The total amount the court has awarded in these cases is a staggering 321,274€ with legal fees and legal interest.

In another case against Silverpoint, the High Court in Tenerife has ordered the return of over £31,000 plus legal fees and legal interest to a British client. Again the contract was declared null and void as it contained the points or floating weeks system.

In the Court of First Instance at Maspalomas, another British client has been awarded over £19,000 plus legal fees and legal interest, with the contract being declared null and void. In this case the contract was sold by Anfi and was for a duration of over 50 years, which is not allowed under the Spanish Timeshare Law 42/98.

All these cases have been brought on behalf of client by the law firm Canarian Legal Alliance, so contrary to what the timeshare industry is is saying, this law firm is doing what it says and winning on behalf of their clients.

As they say the proof is in the pudding!

On with this weeks Tuesday Slot.

Sell My Timeshare Now,

A Timeshare Listing Service for Buyers or Sellers

Diamond Member Karen Krokosh Issues a Warning

face1

By Inside Timeshare Contributor Karen Krokosh

Comments about SMTN follow Karen’s article

January 9, 2017

I responded to a Sell My Timeshare Now (SMTN) solicitation. Not only did the company over promise the ability to sell Diamond’s non-deeded U.S. Collection points, they told me they could help me recoup expenses by renting my points. DRI does not allow renting through a third party site. As a resource for timeshare members, SMTN should abide by Diamond’s official rental policy by not accepting rental listings. Here is the current DRI rule:

2.5.1 A Member is not prohibited from periodically renting the Accommodation reserved for the Use Period or the reserved Other Redemption Opportunity pursuant to these Club Rules.

However, the use of Points to reserve Accommodations or Other Redemption Opportunities for commercial purposes or for any other purpose other than the personal use of the Member or the Member’s family and guests is prohibited. Use by a Member of public advertising or an online website to seek renters shall be deemed a prohibited commercial use.

Members who are primary developers of Club Resorts (that is, members of the Diamond Resorts International group of companies) and providers of Other Redemption Opportunities are specifically exempted from this restriction, and are entitled to use their reserved Accommodations and reserved Other Redemption Opportunities for promotional, rental, or other commercial purposes.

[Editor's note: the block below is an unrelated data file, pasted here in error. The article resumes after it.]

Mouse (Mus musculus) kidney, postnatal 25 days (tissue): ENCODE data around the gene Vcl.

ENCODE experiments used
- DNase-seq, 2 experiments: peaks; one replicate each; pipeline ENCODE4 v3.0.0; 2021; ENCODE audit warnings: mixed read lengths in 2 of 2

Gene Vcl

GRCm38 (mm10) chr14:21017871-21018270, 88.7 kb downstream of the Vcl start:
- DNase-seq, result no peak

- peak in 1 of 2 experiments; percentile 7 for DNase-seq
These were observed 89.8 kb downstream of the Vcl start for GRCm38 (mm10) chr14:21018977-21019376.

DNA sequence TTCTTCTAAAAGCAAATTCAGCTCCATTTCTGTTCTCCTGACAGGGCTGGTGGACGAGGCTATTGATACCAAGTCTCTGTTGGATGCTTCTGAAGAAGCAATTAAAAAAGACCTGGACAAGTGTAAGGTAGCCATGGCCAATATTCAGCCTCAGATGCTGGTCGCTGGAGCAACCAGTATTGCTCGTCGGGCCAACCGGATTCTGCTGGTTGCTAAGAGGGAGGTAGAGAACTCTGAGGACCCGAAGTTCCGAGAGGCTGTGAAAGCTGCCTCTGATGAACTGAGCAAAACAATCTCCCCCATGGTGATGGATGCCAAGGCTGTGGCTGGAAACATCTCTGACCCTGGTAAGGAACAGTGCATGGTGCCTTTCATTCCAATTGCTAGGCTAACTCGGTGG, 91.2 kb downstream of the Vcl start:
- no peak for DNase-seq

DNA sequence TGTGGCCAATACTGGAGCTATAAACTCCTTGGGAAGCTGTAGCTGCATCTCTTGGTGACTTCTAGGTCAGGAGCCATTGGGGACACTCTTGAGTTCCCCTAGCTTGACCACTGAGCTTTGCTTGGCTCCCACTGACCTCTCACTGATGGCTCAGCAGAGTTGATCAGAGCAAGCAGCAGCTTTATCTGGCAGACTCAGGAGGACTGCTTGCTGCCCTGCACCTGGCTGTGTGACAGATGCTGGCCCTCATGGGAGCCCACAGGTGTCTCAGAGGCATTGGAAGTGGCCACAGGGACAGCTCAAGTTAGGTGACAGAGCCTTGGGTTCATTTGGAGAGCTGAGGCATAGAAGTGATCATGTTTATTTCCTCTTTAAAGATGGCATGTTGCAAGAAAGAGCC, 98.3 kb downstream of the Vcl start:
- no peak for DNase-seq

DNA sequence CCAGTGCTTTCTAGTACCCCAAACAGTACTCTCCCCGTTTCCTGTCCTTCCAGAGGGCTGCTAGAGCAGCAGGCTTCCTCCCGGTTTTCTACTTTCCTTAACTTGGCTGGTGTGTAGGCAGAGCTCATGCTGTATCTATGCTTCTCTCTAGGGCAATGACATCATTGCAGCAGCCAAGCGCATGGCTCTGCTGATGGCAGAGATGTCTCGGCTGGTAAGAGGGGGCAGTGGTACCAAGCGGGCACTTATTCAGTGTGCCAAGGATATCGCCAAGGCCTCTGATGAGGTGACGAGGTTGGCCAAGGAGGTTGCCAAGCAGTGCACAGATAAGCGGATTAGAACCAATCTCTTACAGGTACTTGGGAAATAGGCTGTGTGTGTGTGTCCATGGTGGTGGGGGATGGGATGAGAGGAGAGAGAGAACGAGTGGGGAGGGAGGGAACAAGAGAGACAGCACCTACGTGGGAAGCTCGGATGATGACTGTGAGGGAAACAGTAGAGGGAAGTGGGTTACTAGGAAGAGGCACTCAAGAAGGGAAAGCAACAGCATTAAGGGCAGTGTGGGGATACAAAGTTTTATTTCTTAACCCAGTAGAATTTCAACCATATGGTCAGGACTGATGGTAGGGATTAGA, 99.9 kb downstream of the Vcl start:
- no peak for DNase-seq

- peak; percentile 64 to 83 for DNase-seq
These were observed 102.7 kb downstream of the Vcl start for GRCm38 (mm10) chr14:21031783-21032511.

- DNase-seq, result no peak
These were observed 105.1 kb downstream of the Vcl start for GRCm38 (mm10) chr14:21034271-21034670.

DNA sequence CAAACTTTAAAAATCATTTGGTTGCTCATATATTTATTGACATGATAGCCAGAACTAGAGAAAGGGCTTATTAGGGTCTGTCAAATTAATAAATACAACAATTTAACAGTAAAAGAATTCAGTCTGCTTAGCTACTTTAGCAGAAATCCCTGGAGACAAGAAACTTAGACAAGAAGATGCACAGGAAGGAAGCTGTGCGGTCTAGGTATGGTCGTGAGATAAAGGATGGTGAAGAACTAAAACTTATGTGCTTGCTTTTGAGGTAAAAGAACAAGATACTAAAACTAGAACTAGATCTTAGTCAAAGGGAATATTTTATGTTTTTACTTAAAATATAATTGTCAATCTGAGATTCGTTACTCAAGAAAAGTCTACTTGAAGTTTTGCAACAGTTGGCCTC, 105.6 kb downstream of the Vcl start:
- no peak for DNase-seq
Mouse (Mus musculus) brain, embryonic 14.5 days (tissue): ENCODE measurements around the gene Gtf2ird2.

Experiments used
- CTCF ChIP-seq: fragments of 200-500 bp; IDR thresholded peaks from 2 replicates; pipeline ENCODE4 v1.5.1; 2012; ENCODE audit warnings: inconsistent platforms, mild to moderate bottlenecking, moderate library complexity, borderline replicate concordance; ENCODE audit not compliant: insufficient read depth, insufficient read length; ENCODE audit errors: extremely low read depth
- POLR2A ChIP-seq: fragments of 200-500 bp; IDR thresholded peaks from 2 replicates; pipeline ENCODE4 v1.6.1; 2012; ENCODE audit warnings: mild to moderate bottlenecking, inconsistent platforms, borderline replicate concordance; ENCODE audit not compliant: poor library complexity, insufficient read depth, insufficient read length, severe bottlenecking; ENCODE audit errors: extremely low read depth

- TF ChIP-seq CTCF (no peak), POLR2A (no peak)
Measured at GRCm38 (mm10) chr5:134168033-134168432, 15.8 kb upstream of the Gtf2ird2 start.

Diamond is not the only timeshare with little or no resale value. While some timeshares like Disney, Hilton and Marriott can be sold, it has been widely reported Diamond’s non-deeded points are especially difficult to sell. I contacted a few members of the Licensed Timeshare Resale Broker Association. Not one would accept a DRI listing, feeling the restrictions the company places on the use of secondary points are too severe.

http://www.licensedtimeshareresalebrokers.org/

SMTN agent Sandra Van Lanen suggested a list price of $12,000 for 3,000 points. We paid about $12,000, so in no way was that price realistic as I dropped my price from $12,000 to $7,500, $5,000 and $1,000 with no offers. What was SMTN’s response? They said, “It takes time.” There are about 15,000 Diamond Resorts members on a variety of Facebooks and websites and I’ve learned many of them would be willing to give away their Diamond points. I would have been laughed off these sites posting these ludicrous amounts. I am committed to exposing this company and others that are taking advantage of those already burdened by loan payments and maintenance fees.

Here’s what I paid SMTN:

The original “Advertising and Marketing” product was priced at $1,798. I was given a discounted referral of $1,498 USD, but paid initially a deposit of $699, agreeing to pay the remaining balance of $799 when the timeshare sells. Since that is never in almost all Diamond cases, I decided to cancel the lifetime listing. When you cancel, SMTN has the right to bill you for the remaining balance.

promotion

I have also learned many of the listing and resale companies are staffed by former timeshare executives and sales agents. Some are legitimately trying to help those desperate to get out of their timeshare, but others prey on the desperate. This is a Department of Justice report about timeshare resale and release scams:

https://search.justice.gov/search?query=timeshare+fraud&op=Search&affiliate=justice

Many timeshare buyers report they were sold a timeshare by deceit. I looked up the definition of racketeering. While timeshare exit plans are not violent crime against property, I see a similarity. The sales agents who sold us the problem are now the ones coming around to “help” us. “A common example of a racket would be if a group of people cut the tires of cars on a specific street, and then that same group, or one in concert with the one cutting tires offered ‘protection’ to the owners of the cars for a price. This fits the definition of a racket because without the organization’s slashing of tires in the first place, the demand for ‘protection’ would be low or non-existent.”

https://www.investopedia.com/terms/r/racketeering.asp